In Holderby v. Internat. Union etc. Engrs. (1955) 45 Cal.2d 843, 846 [ 291 P.2d 463], a plaintiff, without pursuing the internal appellate remedies of a labor union, sought reinstatement and damages after an alleged unlawful exclusion.Summary of this case from Westlake Community Hosp. v. Superior Court
Docket No. L.A. 23488.
December 29, 1955.
APPEAL from a judgment of the Superior Court of Los Angeles County. Clarence M. Hanson, Judge. Reversed.
Parker, Stanbury, Reese McGee and Raymond G. Stanbury for Appellants.
Aaron Sapiro for Respondent.
This is an appeal by the defendant Local Union Number 12 of the International Union of Operating Engineers from a judgment for the plaintiff Robert A. Holderby in an action in which the plaintiff sought and obtained reinstatement as a member in good standing in the union and damages resulting from his alleged unlawful exclusion therefrom.
The plaintiff became a member of the union in October, 1952. From November, 1952, until March, 1953, he was delinquent in his dues and for that reason was suspended from membership by the executive board of the union on February 5, 1953. Thereafter he applied for reinstatement and assigned illness as the reason for his delinquency. On March 17, 1953, the executive board addressed a letter to him stating the conditions of his reinstatement as follows: ". . . it was the recommendation of the Advisory Board, concurred in by the Executive Board, that you be granted the privilege of Reinstating your membership by the payment of back Per Capita tax, Reinstatement Fee of $5.00, dues for the current month, and three months dues in advance." The executive board waived certain of the above items and gave a credit for $10 paid prior to March 17. It stated in its letter that there remained a balance of $19 due and that in addition it required the plaintiff to furnish a doctor's certificate substantiating his illness. It appears that the requirements for reinstatement were consistent with the union's constitution. On April 29 a report certifying that the plaintiff had been a patient at a veterans' hospital was mailed to the financial secretary of the union. On May 27 the plaintiff made final payment of the amount required for reinstatement plus dues to that date. Soon thereafter he was issued a referral slip for a work assignment on which the notation "dues paid rein 12" appeared. It may be assumed that the notation was in recognition of the payment of dues and the plaintiff's reinstatement in Local 12.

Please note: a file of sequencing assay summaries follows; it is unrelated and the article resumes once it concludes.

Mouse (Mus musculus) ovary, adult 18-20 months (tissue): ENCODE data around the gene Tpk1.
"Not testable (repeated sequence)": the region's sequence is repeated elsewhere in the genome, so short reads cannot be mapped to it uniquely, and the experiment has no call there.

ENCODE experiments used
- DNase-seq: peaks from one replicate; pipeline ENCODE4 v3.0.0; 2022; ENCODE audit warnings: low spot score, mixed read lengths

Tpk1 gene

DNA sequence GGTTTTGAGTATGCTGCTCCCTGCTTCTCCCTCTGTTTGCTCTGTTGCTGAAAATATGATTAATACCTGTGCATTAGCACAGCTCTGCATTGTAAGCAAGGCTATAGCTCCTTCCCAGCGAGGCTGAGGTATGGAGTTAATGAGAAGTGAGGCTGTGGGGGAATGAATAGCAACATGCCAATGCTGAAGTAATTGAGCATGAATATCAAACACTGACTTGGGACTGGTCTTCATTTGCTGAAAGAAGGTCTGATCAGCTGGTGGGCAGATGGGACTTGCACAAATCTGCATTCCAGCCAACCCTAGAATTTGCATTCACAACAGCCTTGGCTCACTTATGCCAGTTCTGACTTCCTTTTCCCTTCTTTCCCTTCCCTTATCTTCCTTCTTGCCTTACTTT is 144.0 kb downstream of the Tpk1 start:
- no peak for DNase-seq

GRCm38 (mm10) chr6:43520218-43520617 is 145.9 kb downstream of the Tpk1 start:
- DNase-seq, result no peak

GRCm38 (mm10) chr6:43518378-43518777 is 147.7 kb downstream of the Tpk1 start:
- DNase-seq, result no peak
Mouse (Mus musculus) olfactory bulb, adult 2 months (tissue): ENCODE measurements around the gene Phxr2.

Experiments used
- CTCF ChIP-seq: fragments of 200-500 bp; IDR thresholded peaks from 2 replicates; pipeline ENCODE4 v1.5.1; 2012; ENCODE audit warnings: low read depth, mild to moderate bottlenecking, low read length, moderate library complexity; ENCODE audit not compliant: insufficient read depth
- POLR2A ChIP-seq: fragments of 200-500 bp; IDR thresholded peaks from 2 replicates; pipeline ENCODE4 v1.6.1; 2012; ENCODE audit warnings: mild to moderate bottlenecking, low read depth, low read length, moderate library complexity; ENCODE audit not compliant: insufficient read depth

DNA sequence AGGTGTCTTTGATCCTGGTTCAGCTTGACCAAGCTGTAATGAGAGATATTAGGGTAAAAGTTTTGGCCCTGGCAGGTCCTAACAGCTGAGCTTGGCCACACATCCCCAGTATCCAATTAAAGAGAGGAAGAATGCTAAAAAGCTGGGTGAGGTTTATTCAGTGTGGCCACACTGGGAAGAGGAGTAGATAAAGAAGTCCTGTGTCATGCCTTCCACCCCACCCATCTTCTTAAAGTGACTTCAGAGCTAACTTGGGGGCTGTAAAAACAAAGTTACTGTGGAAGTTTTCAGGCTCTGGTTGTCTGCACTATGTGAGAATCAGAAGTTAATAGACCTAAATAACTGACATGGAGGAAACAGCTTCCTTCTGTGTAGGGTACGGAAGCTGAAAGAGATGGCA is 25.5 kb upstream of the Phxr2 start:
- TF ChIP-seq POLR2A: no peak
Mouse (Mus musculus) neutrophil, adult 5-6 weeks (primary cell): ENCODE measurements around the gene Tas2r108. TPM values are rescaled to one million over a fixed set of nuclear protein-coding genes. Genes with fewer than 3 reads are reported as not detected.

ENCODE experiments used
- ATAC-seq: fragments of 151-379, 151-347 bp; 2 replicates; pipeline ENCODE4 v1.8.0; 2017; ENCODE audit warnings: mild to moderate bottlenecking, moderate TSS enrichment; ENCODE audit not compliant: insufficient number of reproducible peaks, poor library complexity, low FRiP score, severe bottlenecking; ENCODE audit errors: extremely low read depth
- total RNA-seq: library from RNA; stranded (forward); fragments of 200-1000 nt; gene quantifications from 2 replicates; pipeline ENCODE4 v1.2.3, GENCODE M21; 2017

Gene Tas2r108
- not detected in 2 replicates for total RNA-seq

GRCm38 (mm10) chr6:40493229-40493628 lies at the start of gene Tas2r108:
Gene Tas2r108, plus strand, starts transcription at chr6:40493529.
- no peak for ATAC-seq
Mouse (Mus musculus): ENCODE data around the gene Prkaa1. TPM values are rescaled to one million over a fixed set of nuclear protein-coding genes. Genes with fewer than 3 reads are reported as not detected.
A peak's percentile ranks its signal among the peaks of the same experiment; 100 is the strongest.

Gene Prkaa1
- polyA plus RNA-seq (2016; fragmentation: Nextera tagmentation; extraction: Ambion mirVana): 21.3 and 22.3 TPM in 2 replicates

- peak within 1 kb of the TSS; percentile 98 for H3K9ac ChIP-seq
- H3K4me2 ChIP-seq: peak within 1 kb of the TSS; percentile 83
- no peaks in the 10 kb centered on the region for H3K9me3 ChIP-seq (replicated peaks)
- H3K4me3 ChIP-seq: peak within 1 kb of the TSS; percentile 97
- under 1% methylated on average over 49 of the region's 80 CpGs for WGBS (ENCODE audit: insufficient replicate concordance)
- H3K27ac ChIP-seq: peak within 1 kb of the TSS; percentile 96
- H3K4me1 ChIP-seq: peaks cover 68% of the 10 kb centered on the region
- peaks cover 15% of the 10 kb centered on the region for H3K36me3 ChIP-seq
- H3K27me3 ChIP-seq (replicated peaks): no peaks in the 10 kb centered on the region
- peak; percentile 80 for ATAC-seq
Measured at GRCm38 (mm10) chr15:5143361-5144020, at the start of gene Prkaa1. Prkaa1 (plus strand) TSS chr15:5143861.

On June 6, 1953, the executive board of the union met and purported to reject the plaintiff's application for reinstatement. The minutes of its meeting state that "A motion was made, seconded and carried that all previous action of the Executive Board in the case of Robert A. Holderby be rescinded. A motion was made and seconded that the application for reinstatement of Robert A. Holderby be rejected and that all moneys paid into the Local Union by him be refunded. On the motion it was thoroughly established that Holderby was not a qualified engineer and that his actions during the past six months had marked him as an individual undesirable for membership in this Union." The plaintiff received a letter from the union advising him of his rejection and enclosing a check for $138.60 as "the total amount paid in by you on Initiation Fee, Dues, Permits, etc."
On July 1, 1953, the plaintiff commenced the present action. Article XVII, section 1(a) of the union's constitution provides in part as follows: "Any General Officer who shall have filed in a Local Union charges against a member thereof, and any officer or member of a Local Union, may appeal to the General Executive Board from the adoption of any action by said Local Union, or from any decision rendered by the General President. Any Local Union, or member thereof which belongs to a local, State or Provincial Organization or Joint Executive Board may appeal to the General Executive Board from any act or decision of said local, State or Provincial Organization or Joint Executive Board. . . ." Section 3 of that article states: "No suit or other action at law or equity shall be brought in any court by any member, officer or subdivision of the International Union of Operating Engineers until and unless all rights, remedies and provisions for hearing, trial and appeal within the Organization shall have been properly followed and exhausted by the member, officer or subdivision complaining. . . ." Prior to commencing this action the plaintiff did not avail himself of the remedies provided in the constitution for a review by the general executive board of the action taken against him.